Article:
It doubles up as a trekking pole and allows one, two or three legs to be fitted as they thread into the top adapter. All the twist-to-tighten joints in the legs have remained firm, so the Kapita will support significant weight, and a small hook is provided to hang a bag or small carcass from the underside of the unit when performing a gralloch in the field.
From a 76cm storage length, each leg has stops at every junction to prevent them extending beyond their 1,640mm maximum length, which at full spread places the underside of your rifle’s fore-end 1,450mm (57”) from the ground. That range enables shots from any position: seated, kneeling and fully standing (I’m 1.8m tall, or 5’11”).
For fast adjustability, the legs can be individually pulled inward or splayed further outwards to maximise contact with the terrain underfoot, so I chose to extend them to a mid-length setting, just in case. Each steel spiked foot has a rubber cap to use on harder surfaces with tubular foam wraps supplied to cushion the sticks and prevent them from rattling when transported.
Given that the legs can be removed and used as trekking poles, it is great to see that they all incorporate a magnetic spigot atop them; so as well as offering full support over difficult ground, they make a superb monopod for camera or rifle use and brilliant stability for long-range glassing of open terrain. Slackening the telescopic legs for length adjustment required approximately one and a half revolutions from fully tight to slack, but this was temperature dependent.
It’s important to ensure that everything remains tight, especially if you lean heavily on the sticks. When used as trekking poles the foam noise dampeners become comfortable hand grips, but be aware that as there isn’t a lanyard (which might have been a good extra), there is nowhere to really anchor any kind of cord.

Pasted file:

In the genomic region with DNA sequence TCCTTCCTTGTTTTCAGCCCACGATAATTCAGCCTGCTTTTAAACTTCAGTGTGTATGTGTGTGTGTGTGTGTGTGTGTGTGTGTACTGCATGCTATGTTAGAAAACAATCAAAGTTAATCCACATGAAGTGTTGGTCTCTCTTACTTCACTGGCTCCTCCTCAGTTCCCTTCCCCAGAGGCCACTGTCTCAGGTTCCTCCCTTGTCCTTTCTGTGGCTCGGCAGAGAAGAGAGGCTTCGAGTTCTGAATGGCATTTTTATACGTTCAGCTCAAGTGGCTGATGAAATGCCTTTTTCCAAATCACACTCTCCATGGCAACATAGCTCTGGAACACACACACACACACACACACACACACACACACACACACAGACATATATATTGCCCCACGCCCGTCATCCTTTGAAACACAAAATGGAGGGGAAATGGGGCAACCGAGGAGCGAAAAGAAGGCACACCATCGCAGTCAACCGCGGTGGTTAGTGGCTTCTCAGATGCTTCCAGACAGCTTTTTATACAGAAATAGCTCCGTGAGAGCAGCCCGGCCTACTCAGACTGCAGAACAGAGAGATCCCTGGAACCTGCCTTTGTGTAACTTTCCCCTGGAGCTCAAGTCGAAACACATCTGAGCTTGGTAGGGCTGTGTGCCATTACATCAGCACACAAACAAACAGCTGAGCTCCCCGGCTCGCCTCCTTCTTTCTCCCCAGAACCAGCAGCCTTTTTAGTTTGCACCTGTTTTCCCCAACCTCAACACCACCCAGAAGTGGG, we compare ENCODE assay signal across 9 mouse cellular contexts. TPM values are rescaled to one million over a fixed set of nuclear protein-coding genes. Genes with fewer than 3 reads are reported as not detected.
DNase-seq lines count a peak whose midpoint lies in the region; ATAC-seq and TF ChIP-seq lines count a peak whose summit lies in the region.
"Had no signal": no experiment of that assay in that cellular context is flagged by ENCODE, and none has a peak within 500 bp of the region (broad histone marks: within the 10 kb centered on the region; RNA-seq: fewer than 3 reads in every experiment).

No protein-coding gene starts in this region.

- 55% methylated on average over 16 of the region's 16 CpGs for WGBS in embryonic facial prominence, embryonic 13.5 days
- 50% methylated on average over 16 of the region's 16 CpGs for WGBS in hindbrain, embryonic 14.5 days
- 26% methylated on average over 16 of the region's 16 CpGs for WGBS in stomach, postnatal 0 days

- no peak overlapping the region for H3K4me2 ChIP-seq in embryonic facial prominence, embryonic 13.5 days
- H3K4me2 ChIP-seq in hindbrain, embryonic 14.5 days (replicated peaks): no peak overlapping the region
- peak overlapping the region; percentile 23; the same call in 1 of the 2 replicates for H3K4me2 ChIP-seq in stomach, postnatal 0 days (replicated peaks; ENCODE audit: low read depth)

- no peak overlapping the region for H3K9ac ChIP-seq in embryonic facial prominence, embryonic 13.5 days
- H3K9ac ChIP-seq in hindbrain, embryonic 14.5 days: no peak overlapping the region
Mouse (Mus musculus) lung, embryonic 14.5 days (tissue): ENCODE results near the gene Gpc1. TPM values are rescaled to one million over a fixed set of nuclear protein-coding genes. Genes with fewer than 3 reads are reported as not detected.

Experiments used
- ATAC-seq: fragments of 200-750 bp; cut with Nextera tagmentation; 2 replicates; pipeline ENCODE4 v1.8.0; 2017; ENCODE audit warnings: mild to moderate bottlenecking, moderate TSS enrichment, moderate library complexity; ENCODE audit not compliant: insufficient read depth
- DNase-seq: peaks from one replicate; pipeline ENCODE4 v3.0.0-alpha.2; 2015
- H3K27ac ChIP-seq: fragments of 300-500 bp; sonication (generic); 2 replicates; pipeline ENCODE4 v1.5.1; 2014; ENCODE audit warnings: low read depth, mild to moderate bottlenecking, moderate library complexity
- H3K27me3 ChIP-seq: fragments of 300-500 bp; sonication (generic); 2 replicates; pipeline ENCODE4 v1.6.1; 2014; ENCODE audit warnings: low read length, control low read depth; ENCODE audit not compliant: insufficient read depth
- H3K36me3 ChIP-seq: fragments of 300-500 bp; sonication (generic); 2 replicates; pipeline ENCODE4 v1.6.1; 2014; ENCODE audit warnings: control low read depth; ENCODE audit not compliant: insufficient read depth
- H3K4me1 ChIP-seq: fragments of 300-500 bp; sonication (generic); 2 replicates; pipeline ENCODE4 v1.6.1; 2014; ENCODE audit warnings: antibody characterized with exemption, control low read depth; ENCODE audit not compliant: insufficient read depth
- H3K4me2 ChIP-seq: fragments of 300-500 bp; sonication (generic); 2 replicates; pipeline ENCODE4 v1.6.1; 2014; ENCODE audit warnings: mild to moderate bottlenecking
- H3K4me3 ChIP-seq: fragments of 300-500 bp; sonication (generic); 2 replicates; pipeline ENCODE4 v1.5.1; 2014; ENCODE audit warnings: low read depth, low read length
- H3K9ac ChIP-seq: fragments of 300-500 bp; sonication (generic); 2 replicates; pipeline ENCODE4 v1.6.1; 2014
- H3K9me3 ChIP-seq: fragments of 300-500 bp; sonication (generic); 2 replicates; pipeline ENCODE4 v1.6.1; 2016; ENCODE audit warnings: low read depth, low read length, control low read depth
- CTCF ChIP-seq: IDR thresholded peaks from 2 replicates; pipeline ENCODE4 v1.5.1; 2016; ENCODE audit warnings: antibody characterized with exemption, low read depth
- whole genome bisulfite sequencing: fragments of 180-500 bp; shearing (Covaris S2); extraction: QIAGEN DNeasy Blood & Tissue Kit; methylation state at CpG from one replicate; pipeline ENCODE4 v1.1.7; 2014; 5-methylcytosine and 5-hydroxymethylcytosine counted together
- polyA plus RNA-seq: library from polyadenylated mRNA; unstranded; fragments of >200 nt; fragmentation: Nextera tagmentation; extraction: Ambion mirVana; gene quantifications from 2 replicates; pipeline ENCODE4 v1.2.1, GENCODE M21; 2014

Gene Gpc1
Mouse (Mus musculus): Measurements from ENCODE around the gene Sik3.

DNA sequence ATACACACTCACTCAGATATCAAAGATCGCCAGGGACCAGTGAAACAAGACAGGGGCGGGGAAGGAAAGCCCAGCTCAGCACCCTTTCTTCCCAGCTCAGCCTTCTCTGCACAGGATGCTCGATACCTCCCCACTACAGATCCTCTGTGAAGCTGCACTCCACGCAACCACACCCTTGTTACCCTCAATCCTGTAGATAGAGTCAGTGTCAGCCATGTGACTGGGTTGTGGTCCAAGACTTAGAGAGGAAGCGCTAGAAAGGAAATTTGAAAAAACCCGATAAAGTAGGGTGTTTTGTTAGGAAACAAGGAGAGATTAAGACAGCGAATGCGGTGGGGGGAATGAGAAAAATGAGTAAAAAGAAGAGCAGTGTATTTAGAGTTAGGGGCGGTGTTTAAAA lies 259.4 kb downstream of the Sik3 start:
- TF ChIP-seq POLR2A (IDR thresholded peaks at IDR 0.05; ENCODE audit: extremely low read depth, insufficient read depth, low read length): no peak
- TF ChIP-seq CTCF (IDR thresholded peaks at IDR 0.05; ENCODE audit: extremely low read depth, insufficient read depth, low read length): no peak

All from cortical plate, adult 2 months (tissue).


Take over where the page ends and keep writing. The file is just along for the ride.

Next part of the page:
Although seemingly a little pricey at first, the quality of the materials, manufacture and intelligent modular design turns these from ‘yet another shooting stick’ into a very interesting package, which I myself have not fully exploited yet. I like the fact you can have as many extra mounting brackets of various formats as you desire, as well as a more conventional Woodland ‘U’ rest for stalking shots with an unequipped gun.
I used these sticks to make some incredibly stable shots with a Sauer 100 test rifle at long ranges, and liked the fact that the gun is attached quickly yet silently to the sticks; plus, when a little care is applied with balance, it can be left ‘hanging’ from them when unloaded.
In use, with night vision, I appreciated the light weight and the ability to scan and place shots within a true 360-degree arc from one position. Adapters are available to drill and bond into suitable rifle fore-ends too, so I plan to do this to my personal rabbiting and foxing rifles, just in front of the magazine for a 100% balanced gun. I have improvised until now by using a padded, aluminium saddle-type arrangement fastened atop one of the supplied magnetic spigot fittings.
After three months of use, I’m totally confident that I want to modify my guns permanently for this purpose. The weight is comfortable to carry and less noisy in use as it can be easily manoeuvred with a single hand. They are not quite as stiff as aluminium legs but are far less weighty, and that’s a compromise I will happily accept for their versatility and durability. They’re less noisy, too, and not cold in the hands either.
The Kapita shooting sticks have become a must-carry item in my kit because their versatility, although a tiny bit compromised, allows me to fulfil four roles that used to require four separate bits of kit – so, the light weight of the Kapita becomes almost a moot point because you save it four times over in my case.
They have been bumped and banged around in cars and trucks, dropped, soaked, ground around in mud and dirt, yet still appear like new and the rated hardness of the seamlessly applied hard anodising on the aluminium is a clear sign of the talent that lies beneath.